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Frans Xaver Petter - Still life of roses, arum lilies, a peony, lilac,hollyhocks and other flowers in an urn, with abluetit, a canary and a Meadow Brown butterfly(Maniola jurtina) and fruit on a marble ledge

Frans Xaver Petter

Still life of roses, arum lilies, a peony, lilac,hollyhocks and other flowers in an urn, with abluetit, a canary and a Meadow Brown butterfly(Maniola jurtina) and fruit on a marble ledge

Oil on canvas: 37(h) x 26.3(w) in / 94(h) x 66.7(w) cm
Signed and dated lower right: Petter 1836.

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1791 – Vienna – 1866


Still life of roses, arum lilies, a peony, lilac, hollyhocks and other flowers in an urn, with a bluetit, a canary and a Meadow Brown butterfly (Maniola jurtina) and fruit on a marble ledge

Signed and dated lower right: Petter 1836 Oil on canvas: 37 x 26 ¼ in / 94 x 66.7 cm

Frame size: 51 ½ x 41 ½ in / 130.8 x 105.4 cm

In a period Continental Louis XV style gilded swept frame



Private collection, Austria, acquired in the 1920s;

by descent in a private collection, UK



This magnificent flowerpiece, a rainbow cascade of around thirty species, attests to the sophistication of the genre in Vienna in the first half of the nineteenth century, the period known as Biedermeier. As Prof. Dr Gerbert Frodl has commented, ‘No other contemporary European artistic centre set a greater value on this pictorial theme’[1]. Vienna was a city close to nature: vineyards climbed the hills of the suburbs. A deep emotional response to the natural world seeps into the music of Schubert and Beethoven, who loved to compose while walking in the countryside. Indeed, the famous first notes of the Fifth Symphony are said to echo the song of the yellowhammers which lived among the vines.


The tone was set by the Imperial family, several of whom were highly knowledgeable amateur botanists and plant collectors. The famous botanist Nikolaus von Jacquin (1727-1817) worked in Vienna and after 1800 the city became a centre for scientific and botanical illustration. There was in addition close collaboration between the Vienna Academy and the Vienna Porcelain Factory, which was renowned for its exquisite floral decoration on plaques and vases. Artists could receive specialized instruction in a Manufakturschule connected with the Academy.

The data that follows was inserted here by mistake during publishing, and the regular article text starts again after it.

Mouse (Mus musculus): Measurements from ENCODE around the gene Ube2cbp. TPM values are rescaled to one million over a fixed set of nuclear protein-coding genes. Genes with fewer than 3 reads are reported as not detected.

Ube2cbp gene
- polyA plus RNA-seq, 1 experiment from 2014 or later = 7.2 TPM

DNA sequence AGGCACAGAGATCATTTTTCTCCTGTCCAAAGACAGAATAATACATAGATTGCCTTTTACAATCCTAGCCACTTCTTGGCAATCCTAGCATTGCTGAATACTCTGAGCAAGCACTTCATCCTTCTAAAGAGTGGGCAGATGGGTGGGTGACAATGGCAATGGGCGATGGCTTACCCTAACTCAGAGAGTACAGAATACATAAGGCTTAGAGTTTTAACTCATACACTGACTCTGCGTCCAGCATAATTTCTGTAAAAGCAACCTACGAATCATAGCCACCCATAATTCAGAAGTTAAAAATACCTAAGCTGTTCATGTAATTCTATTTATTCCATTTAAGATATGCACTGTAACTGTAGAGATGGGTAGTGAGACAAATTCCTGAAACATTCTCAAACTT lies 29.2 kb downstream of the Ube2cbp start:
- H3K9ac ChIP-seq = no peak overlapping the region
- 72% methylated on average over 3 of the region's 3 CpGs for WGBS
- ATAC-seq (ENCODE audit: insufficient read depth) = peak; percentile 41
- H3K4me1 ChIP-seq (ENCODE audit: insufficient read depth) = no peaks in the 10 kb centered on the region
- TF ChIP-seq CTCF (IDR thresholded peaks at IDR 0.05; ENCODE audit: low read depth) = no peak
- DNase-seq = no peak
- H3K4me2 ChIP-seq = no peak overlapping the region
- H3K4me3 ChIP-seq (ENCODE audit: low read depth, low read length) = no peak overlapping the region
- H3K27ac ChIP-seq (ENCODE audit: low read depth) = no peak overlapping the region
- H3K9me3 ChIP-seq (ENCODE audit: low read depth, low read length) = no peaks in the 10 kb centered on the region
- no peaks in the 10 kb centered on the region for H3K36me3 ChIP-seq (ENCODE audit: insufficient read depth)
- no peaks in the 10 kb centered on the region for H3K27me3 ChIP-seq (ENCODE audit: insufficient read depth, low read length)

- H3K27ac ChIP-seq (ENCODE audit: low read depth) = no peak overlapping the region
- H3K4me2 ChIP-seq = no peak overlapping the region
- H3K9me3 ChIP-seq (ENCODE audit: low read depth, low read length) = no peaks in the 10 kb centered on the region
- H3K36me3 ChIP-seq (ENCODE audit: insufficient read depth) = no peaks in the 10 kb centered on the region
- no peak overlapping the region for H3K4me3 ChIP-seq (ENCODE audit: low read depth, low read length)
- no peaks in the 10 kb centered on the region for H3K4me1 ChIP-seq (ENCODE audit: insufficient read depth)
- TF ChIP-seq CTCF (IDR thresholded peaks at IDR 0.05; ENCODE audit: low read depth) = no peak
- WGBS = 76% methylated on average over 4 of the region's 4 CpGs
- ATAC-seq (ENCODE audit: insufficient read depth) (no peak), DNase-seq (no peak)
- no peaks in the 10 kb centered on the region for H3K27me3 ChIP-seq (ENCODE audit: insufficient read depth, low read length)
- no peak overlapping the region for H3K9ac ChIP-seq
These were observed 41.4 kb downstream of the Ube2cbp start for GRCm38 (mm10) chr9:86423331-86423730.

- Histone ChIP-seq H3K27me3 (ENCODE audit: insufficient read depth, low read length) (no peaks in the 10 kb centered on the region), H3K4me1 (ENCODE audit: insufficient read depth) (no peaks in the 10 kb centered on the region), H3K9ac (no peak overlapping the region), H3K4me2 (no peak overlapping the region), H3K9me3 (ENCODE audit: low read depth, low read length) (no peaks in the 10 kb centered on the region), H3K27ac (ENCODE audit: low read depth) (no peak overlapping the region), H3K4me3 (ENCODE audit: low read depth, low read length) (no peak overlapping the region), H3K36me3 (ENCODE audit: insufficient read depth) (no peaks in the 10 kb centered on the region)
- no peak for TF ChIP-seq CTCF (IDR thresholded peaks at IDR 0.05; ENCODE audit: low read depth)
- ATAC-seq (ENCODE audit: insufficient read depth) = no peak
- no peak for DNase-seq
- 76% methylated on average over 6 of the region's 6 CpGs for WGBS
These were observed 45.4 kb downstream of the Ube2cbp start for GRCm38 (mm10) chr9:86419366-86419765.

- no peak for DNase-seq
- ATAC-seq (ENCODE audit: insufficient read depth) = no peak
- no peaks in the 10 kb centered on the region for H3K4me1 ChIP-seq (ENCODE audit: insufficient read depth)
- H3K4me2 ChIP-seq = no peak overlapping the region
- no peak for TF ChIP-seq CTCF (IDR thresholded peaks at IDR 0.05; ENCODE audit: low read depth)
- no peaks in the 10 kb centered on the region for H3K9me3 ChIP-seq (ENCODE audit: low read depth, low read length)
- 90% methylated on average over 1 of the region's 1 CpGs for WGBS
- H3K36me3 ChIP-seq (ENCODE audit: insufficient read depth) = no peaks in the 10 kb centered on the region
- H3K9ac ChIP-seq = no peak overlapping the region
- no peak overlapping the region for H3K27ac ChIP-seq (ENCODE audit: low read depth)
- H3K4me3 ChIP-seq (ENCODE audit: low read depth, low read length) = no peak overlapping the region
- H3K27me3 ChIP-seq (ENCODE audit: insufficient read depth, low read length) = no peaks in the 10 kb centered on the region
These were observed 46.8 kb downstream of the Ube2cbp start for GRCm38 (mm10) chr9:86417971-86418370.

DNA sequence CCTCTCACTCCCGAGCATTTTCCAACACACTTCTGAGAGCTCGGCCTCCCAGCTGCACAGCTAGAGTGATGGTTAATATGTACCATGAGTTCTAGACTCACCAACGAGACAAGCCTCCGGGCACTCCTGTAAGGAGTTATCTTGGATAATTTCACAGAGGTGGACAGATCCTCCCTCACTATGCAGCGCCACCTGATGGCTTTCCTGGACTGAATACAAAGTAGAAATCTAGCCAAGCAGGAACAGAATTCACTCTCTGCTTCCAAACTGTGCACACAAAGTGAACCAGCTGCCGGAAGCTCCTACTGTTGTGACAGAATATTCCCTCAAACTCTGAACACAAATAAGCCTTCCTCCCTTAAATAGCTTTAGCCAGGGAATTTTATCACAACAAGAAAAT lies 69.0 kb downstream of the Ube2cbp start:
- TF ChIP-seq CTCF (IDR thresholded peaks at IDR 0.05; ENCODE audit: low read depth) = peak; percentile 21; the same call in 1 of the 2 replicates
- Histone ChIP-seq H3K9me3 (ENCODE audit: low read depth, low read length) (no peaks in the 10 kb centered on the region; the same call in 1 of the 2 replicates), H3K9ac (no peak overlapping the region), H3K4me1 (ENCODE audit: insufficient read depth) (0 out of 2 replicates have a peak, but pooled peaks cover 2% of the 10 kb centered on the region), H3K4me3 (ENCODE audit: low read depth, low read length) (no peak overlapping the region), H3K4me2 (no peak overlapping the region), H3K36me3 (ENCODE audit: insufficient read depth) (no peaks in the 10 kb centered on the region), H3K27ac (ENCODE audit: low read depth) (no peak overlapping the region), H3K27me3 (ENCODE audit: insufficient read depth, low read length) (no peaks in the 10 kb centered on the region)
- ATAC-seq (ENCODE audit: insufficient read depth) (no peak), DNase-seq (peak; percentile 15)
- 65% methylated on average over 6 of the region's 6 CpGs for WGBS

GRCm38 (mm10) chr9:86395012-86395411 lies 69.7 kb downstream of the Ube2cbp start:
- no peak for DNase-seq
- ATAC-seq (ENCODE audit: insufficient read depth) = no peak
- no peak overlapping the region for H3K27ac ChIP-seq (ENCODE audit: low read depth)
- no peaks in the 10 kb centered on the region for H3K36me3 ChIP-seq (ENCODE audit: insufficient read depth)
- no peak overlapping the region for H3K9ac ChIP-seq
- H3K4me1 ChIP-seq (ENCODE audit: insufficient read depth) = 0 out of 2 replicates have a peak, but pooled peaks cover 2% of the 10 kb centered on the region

Franz Xaver Petter was one of the most successful flower painters of his day. The son of a painter of porcelain, he devoted himself almost exclusively to easel painting. From 1815 he was a Corrector (teaching assistant) at the School of Flower Drawing at the Academy of Fine Arts, exhibiting at the Academy from 1816. In 1832 he took up a position as Professor at the Manufaktur Zeichenschule and became Academic Counsellor and Director of this institute in 1835, retiring in 1851.


This painting reflects the superb attention to detail, the clear, bright colours and the sheer delight in abundance of Petter’s work. Flowers from every season and of far-flung provenance, culled from the gardens and hothouses of Vienna, are packed into a dense bouquet. There are arum lilies, native to Africa; auriculas, originally from the mountain ranges of central Europe; Christmas cactus (Schlumbergera) from Brazil, as well as familiar flowers like pansies, lilac and hollyhocks. Some species are barely glimpsed in the complex composition. A magnificent tropical orchid nestles beside the poppy at top right. On the left, a marigold peeps behind the spray of lilac, its orange colour a vivid contrast to the lilac flowers and glossy green leaves.